The Sponge

August 2019

Barbara Bowen

Inspiration can be found in the unlikeliest places, says Barbara Bowen. She quit her job to become a full-time caregiver for her mother, who has dementia. “Sharing my experiences through writing helps me think, remember, and be grateful.” Bowen lives in Colorado Springs, Colorado, where she attends Unity in the Rockies.

Seven years ago, in response to my mother’s dementia, I became her caregiver. As time passed, I wondered, What was the purpose? Fighting dementia seemed hopeless. What was mine to do? What did I still need to learn from Mom? What was her purpose?

The other day while I was in the kitchen, water spilled. I had to sop it up fast, before it ran onto the floor. The sponge on the sink had not been used since the day before. It was dry. I ran the sponge under water, wrung it out, then wiped up the liquid with it. Suddenly, this struck me as strange. Shouldn’t a dry sponge absorb more? I experimented. No, the damp sponge definitely picked up liquid faster. That seemed counterintuitive.

Then I realized the wet sponge was teaching me something about love. When a little love is in us, we are in a position to soak up more.

No matter the circumstances, love’s expression is possible. Primed with love and compassion, the heart opens itself more readily.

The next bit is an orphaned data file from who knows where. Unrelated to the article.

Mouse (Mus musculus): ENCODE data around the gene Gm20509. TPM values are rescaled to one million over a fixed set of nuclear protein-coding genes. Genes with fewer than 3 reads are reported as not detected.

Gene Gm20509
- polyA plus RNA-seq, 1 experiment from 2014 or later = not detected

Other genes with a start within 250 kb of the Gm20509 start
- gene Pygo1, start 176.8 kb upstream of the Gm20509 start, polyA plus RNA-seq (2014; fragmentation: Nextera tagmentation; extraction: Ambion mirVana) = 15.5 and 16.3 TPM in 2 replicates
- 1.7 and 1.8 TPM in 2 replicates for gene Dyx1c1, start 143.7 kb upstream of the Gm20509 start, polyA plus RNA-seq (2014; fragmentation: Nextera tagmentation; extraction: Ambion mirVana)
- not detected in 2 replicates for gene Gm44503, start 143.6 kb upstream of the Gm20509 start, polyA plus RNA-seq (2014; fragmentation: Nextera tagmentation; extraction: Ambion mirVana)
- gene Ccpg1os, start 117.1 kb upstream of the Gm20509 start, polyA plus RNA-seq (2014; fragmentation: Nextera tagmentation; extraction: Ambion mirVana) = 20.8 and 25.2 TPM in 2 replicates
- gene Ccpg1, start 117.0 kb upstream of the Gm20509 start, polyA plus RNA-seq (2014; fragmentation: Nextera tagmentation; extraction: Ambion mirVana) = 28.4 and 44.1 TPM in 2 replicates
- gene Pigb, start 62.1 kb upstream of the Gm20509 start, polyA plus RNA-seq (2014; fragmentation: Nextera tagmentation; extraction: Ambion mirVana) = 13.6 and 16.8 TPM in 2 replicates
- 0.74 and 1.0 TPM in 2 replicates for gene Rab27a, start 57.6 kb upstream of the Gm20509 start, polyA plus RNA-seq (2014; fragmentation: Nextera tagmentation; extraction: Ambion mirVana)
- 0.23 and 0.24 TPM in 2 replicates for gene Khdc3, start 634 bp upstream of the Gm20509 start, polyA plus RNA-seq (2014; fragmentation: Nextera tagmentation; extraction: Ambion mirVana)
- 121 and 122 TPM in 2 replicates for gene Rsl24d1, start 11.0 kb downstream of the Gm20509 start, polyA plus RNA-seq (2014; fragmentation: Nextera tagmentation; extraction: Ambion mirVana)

Priming the Heart with Love

This is not a new idea, though it may be a different usage. “Priming the pump,” “Wetting your whistle,” “It takes money to make money” all point to the same truth; if we want more of something, we can use a little of the same substance to increase supply.

How do we “prime the pump” with love? Mother Teresa said, “We cannot all do great things, but we can do small things with great love.”

One of the residents in my mother’s nursing home has cerebral palsy. His mind is clear, but people seldom know that, because his body is twisted and weak. We assume his mind must be too. When a nurse encouraged me to talk to him, I was hesitant.

But our conversation illuminated the day. He talked normally to me, even making me laugh. He “primed the pump” for me, and I hope I did the same for him. I went home with a fresh awareness of our interconnectedness, and of Spirit’s presence.

What Happens When We Access Our Inner Source

Any human experience may result in feeling nurtured: a friend who goes out of his way to be there when needed; a pet who snuggles with you; an affectionate loved one; the smell of the earth after a rain; a call center employee who patiently explains and helps. When these expressions are recognized and internalized as Spirit, a sense of well-being and gratitude arises. We access our inner Source, and love bubbles over onto others.

No matter the circumstances, love’s expression is possible. If my mother is confused and unable to use words, she can, and does, express love and gratitude with a kiss or a wave. To touch others with loving-kindness and recognize Spirit’s presence already in our lives seems a worthy purpose.

It’s clear. A dry sponge, when primed with water, can absorb faster; the heart, when primed with compassion, can share more love.

“Love one another as I have loved you.”—Jesus (John 15:12)